This month’s client spotlight, Fred Page, understands the value of having a strong work ethic. He’s applied it all of his life, both professionally as a very successful business man as well as athletically in pursuits like pickle ball, golf, and bodysurfing. It is this same personal discipline dialed in for decades that supports him now in his recovery from a very significant trauma to his brain.

A “bleeder” as he describes it left him with impairments to his balance, agility, coordination and speech in 2016. Fortunately regular physical therapy appointments with his physical therapists at Oro Valley Outpatient PT helped him to regain a good amount of his function back. At the suggestion of one of his physical therapists, Diana Wingfield, Fred contacted us to continue his progress toward returning to his physical level attained before his injury.

That was four months ago. Under the watchful eye of his primary coach Rachel, Fred has made some solid progress toward improving his balance, agility and strength. Every Monday, Wednesday, and Friday you’ll see the two of them using the ladder for foot work and doing various balance and mobility drills together. Excitedly the effort is again paying off for Fred as he’s been able to return with some success to his beloved sports.

In His Words: In response to what his current goals are: “Strength, balance, agility and endurance, continue to improve to add other sports like sailing etc.”

Welcome New and Returning Clients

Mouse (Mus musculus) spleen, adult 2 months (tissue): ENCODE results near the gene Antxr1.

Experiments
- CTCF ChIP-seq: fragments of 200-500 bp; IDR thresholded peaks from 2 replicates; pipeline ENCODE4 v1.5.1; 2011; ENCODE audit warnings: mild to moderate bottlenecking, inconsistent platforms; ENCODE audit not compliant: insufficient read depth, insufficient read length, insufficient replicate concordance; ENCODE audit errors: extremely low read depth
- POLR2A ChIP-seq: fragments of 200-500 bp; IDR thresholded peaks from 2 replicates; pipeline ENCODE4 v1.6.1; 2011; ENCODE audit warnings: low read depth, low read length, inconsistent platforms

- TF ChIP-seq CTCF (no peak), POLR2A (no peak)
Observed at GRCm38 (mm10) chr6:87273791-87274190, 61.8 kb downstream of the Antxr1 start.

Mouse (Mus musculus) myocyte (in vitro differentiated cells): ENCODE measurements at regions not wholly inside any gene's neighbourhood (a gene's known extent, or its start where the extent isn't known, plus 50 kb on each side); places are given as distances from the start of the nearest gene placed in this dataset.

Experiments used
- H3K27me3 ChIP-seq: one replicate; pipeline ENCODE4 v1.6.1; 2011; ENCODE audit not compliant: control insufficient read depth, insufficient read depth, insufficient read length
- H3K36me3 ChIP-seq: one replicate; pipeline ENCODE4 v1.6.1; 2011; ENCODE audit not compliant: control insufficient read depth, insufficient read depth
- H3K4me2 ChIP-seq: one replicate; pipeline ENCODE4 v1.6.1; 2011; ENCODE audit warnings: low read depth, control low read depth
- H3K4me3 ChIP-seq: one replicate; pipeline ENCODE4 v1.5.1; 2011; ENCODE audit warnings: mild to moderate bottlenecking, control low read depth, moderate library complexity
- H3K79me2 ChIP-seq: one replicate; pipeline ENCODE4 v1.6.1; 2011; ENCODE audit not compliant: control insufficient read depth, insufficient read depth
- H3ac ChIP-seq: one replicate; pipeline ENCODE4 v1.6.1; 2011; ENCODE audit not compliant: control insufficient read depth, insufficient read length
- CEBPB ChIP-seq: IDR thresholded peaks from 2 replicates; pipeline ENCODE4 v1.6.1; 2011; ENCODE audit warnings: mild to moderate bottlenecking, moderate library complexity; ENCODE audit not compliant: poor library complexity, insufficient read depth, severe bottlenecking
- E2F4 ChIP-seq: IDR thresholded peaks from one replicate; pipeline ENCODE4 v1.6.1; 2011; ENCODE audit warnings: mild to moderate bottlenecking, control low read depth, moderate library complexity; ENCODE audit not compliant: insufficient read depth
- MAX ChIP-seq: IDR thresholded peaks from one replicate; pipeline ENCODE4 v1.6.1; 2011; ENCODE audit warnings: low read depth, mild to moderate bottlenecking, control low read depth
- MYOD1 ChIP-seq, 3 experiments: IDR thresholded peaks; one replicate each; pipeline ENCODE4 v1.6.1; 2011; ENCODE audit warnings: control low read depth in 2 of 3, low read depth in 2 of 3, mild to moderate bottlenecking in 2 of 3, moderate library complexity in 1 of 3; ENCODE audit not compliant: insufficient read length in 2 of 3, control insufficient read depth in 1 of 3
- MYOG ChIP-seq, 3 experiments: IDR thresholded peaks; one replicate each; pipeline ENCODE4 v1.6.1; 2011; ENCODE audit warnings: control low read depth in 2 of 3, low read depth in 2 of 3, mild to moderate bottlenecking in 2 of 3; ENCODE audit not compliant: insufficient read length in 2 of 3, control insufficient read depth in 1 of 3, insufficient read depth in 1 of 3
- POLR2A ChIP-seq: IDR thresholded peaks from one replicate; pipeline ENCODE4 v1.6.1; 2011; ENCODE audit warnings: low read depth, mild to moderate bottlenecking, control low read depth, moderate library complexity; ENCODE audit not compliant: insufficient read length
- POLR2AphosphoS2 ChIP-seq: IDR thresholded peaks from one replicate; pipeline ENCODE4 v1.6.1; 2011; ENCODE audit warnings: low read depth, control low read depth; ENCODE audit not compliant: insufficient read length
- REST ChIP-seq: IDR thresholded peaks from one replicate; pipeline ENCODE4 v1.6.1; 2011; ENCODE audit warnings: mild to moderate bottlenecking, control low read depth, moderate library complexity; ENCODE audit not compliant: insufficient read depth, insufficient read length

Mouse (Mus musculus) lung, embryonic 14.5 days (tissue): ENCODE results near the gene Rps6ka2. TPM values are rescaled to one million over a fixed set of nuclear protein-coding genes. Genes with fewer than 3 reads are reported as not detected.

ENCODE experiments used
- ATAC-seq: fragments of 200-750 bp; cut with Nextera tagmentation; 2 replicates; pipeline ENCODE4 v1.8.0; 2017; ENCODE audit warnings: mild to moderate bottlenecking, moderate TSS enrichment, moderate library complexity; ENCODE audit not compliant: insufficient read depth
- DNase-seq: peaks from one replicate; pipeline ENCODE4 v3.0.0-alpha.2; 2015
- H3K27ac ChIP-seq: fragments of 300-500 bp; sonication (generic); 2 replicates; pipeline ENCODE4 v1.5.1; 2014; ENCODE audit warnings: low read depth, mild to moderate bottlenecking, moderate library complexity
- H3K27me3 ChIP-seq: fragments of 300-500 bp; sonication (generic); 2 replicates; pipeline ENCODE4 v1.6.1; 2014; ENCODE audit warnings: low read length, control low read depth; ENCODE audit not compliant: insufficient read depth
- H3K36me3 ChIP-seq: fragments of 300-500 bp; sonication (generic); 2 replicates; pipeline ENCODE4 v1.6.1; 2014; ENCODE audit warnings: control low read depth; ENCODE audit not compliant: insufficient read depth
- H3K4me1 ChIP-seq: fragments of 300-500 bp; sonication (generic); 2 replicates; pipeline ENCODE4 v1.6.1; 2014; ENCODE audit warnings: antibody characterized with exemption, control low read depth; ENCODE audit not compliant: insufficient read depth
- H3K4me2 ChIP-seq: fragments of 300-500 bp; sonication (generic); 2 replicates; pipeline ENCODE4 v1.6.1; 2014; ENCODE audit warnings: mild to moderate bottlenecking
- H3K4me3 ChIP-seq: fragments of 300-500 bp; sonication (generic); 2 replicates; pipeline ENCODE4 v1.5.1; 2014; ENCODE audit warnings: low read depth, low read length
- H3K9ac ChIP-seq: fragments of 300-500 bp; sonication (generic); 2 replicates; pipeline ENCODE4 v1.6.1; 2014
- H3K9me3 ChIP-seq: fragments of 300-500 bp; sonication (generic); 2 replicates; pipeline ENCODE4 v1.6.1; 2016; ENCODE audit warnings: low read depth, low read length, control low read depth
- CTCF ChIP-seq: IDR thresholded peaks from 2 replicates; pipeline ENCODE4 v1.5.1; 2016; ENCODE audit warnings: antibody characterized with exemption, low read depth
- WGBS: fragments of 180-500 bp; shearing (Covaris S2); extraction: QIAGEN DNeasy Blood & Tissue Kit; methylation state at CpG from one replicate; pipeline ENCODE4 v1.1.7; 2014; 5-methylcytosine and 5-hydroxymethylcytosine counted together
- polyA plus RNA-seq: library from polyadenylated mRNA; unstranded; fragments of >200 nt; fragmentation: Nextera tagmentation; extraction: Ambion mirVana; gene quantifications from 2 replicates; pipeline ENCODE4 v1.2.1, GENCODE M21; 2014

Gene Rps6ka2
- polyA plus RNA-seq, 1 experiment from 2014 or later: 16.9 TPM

The greatest compliment we can receive is a referral from one of our clients or allied health network!

Kit Donley – referred by past client Don Vallee and his son Cale Donley

Chella Colson – referred by Veronica at Oro Valley Outpatient PT

Marie Hansen – referred by Mike Lee at ProActive PT

Barry Bursey – referred by Mike Lee at ProActive PT

Hapi Kendall – referred by Dr. Tait at Rejuv Medical Southwest

Dawn Yellott – referred by fellow client Sandy Donaldson

“Shout Outs”

Shout outs are about us voicing victories we witness you all having at BodyBasics. We’ll keep it to our top 5 each month.

Rick Jessen – for continuing to show more ability to maintain his posture longer upon leaving each workout!

Amanda Ritchie – for further developing her own body awareness and for demonstrating with both mind and body a growing investment in her overall health!

Gregg Sinner – for applying his confidence and physical improvement realized with his workouts into more activities at home!

Denise Roepke and Pat Schumann – for including walks together in addition to their group workouts!

Don Pomeroy – for absolutely rocking his band assist pushups recently!

Recipe – Wicked Healthy Slaw

This recipe is from Wicked Healthy Food and I encourage you to check it out!  So many options to try, I was not sure where to start.  Given grilling season is almost upon us I thought this yummy side dish would be perfect.  Try this along side burgers, steaks, grilled chicken, ribs….

This recipe uses avocado for the creaminess instead of artery-clogging mayonaise and creamy dressings.


1 small savory cabbage head

1/4 bunch of cilantro chopped

Corn and Black bean mix (frozen bag from Whole Foods used here) use half the bag


1 avocado

1 lime juiced

4 Tbsp. red wine vinegar

1/2 tsp onion powder

1/2 tsp garlic powder

1/2 tsp celery salt

1 tsp black pepper

1/2 tsp hot sauce

1 Tbsp agave

Blend well and toss with cabbages, let sit for about 30 minutes before serving.

Video – The Epigenetics of Identical Twins

Team BodyBasics

Chris, Kris, Myrya, Kristian, Lance, Rachel, Mike, and Ben